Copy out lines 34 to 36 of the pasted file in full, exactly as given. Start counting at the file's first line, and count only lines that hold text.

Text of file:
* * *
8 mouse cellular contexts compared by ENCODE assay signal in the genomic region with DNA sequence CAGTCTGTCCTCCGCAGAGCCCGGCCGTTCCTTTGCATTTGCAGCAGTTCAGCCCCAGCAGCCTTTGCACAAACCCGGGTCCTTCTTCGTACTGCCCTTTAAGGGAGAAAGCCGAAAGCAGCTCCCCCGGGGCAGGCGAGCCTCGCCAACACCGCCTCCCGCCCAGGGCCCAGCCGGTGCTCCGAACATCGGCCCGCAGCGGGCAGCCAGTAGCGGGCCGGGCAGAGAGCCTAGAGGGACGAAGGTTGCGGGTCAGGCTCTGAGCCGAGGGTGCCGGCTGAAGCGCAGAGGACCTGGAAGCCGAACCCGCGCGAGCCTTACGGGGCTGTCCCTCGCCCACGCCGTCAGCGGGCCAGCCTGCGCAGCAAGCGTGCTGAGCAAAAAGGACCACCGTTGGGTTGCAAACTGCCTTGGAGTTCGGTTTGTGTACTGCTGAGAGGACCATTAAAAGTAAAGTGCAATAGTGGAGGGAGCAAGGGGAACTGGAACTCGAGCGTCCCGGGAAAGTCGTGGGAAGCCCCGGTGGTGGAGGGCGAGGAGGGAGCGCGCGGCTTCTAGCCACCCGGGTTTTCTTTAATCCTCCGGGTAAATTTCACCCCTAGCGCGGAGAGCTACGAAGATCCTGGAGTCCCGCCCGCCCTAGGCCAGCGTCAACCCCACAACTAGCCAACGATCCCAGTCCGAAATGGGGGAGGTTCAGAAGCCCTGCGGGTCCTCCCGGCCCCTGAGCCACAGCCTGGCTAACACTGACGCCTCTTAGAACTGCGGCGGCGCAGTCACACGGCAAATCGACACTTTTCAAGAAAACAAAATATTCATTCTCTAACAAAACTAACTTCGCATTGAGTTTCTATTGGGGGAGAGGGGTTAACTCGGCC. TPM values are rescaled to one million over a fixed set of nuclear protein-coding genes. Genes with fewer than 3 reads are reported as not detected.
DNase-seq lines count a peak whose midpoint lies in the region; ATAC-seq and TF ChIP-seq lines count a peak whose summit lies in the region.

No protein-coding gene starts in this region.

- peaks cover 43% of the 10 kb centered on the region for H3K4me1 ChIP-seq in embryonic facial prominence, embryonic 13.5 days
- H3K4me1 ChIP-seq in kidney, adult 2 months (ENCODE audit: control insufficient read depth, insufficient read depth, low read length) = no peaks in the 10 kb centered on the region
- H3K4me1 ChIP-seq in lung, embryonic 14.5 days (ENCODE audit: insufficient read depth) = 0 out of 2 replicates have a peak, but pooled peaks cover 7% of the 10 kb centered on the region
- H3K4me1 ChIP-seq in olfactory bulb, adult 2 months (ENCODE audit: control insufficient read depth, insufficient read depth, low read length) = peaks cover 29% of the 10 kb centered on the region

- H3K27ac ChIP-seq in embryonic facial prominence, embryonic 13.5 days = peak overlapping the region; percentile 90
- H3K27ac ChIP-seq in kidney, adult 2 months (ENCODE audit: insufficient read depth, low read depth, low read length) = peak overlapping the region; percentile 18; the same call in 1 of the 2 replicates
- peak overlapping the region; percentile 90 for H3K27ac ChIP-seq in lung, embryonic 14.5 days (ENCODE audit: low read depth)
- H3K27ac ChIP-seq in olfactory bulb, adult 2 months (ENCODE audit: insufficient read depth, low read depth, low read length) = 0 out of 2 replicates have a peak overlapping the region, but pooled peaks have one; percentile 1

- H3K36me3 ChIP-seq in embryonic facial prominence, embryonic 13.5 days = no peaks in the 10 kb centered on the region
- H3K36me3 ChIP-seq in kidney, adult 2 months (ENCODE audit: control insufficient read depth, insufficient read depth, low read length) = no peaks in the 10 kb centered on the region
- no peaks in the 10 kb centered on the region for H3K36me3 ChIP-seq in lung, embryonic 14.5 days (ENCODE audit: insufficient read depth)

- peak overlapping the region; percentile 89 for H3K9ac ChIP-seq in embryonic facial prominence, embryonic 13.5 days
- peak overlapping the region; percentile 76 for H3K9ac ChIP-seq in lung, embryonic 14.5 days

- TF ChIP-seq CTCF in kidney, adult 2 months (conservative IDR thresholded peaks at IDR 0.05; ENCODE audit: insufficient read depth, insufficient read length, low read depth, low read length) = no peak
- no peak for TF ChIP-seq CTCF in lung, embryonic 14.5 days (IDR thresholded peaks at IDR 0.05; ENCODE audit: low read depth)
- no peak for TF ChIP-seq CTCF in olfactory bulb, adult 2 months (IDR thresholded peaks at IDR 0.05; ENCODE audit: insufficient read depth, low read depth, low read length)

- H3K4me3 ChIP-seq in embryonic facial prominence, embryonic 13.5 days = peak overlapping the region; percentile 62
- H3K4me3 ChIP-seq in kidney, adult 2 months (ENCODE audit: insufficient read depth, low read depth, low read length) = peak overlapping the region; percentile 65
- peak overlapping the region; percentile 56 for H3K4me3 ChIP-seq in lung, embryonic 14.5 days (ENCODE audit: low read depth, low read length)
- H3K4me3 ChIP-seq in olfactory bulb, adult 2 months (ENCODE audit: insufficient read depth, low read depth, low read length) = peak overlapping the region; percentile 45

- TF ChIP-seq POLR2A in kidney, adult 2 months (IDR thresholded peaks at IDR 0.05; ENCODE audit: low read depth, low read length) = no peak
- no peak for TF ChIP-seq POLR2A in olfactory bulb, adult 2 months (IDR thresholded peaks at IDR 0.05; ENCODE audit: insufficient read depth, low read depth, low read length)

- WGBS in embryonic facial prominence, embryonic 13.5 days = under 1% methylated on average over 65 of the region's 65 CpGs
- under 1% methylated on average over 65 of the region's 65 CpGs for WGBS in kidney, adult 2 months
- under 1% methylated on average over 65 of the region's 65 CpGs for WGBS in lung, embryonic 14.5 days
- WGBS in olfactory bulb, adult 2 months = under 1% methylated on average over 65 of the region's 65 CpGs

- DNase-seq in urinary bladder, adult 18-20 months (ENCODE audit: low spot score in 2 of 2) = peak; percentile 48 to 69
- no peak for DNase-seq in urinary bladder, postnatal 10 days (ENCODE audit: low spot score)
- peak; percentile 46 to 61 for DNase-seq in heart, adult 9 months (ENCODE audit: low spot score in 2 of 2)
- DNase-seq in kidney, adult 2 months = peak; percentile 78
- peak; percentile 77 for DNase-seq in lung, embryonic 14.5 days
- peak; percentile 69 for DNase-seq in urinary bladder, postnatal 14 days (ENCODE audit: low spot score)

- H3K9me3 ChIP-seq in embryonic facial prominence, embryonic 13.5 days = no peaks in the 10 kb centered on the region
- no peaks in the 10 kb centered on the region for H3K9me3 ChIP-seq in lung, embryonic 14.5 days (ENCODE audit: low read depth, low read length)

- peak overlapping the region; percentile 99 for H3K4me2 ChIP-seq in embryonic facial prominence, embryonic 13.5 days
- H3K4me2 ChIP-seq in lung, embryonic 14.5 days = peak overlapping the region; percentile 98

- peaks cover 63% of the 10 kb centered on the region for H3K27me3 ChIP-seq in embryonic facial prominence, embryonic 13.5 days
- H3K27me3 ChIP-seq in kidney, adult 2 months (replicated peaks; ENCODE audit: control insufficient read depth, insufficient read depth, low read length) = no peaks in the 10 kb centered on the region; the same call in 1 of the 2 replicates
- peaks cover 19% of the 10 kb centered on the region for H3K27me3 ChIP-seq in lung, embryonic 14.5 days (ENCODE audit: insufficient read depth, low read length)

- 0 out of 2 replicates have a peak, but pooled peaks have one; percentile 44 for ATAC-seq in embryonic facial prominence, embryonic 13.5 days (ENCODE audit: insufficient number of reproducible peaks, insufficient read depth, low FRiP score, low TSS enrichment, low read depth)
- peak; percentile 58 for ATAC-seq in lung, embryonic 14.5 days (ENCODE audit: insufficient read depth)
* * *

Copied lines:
- peak; percentile 77 for DNase-seq in lung, embryonic 14.5 days
- peak; percentile 69 for DNase-seq in urinary bladder, postnatal 14 days (ENCODE audit: low spot score)

- H3K9me3 ChIP-seq in embryonic facial prominence, embryonic 13.5 days = no peaks in the 10 kb centered on the region